NY-ISO has not announced any plan to refile to become an RTO, but in light of some of the financial incentives recently proposed by FERC for participants in RTOs, it is likely NY-ISO will refile.

Mid-Atlantic—PJM Interconnection

PJM has a number of outstanding issues that merit close attention by anyone interested in the transmission business. PJM was given full RTO status by FERC in December 2002. However, as part of that decision FERC also asked PJM to comply with some additional requirements. One of the important requirements was for PJM to file by March 20 the details of how its planning process will incorporate competitive enhancement projects. This will be the first effort by any RTO to detail how it will handle competitive enhancement projects (also referred to as economic projects) in its expansion planning efforts. Since this planning detail has important ramifications for merchant transmission companies as well as all utilities, it will be key to track.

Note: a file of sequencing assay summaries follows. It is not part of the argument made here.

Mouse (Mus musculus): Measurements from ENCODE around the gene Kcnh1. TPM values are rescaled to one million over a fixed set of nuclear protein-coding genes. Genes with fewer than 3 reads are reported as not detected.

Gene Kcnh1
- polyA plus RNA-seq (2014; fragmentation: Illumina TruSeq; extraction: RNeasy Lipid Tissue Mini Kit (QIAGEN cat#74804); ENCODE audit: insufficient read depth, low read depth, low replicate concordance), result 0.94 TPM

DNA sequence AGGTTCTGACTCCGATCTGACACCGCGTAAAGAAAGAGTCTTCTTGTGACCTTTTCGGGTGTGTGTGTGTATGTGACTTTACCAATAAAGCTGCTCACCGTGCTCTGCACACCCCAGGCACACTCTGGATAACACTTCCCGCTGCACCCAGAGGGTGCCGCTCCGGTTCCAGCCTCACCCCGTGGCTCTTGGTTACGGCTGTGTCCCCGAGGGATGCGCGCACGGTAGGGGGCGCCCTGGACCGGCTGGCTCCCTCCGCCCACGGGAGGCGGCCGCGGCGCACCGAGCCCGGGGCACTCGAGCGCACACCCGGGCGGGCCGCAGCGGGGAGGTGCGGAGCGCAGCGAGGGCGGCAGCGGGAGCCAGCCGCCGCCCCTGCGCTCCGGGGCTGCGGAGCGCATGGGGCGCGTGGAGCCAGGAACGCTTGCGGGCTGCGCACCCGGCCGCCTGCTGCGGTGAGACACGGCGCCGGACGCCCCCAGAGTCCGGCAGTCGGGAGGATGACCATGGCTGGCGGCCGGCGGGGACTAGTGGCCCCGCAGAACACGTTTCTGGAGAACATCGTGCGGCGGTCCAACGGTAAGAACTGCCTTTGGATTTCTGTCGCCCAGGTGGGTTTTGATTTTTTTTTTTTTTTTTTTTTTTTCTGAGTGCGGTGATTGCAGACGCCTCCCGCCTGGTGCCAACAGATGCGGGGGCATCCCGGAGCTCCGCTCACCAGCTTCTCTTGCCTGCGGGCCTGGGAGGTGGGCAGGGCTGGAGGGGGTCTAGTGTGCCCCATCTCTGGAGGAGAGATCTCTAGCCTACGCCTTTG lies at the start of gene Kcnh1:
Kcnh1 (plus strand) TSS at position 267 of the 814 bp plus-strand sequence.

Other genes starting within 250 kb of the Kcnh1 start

PJM has also made two other important filings to FERC. One is PJM’s proposed interconnection policy for merchant transmission projects. This filing has already stirred up significant controversy by other stakeholders. Again it is one of the first efforts to standardize how merchant transmission projects should be handled in terms of interconnection. The second filing covers proposed changes to PJM’s financial transmission right (FTR) system to make the process more flexible and to offer more frequent auctions.

Another development at PJM relates to participation by new utilities. The creation of GridCo, the independent transmission company (ITC) proposed by AEP, Commonwealth Edison, and Illinois Power is currently stalled as these utilities reassess the idea. However, all three utilities are proceeding in their efforts to become part of PJM even if it turns out they join as transmission owners, not as part of an ITC. In a similar vein, PJMSouth is halted in its tracks owing to strong opposition by the Virginia Public Utility Commission (PUC) and legislature. The concern is possible rate impacts. The state government does not want Dominion to turn over the control of its assets to PJM and, more importantly, fall under FERC jurisdiction. Whether this impasse is resolved remains to be seen.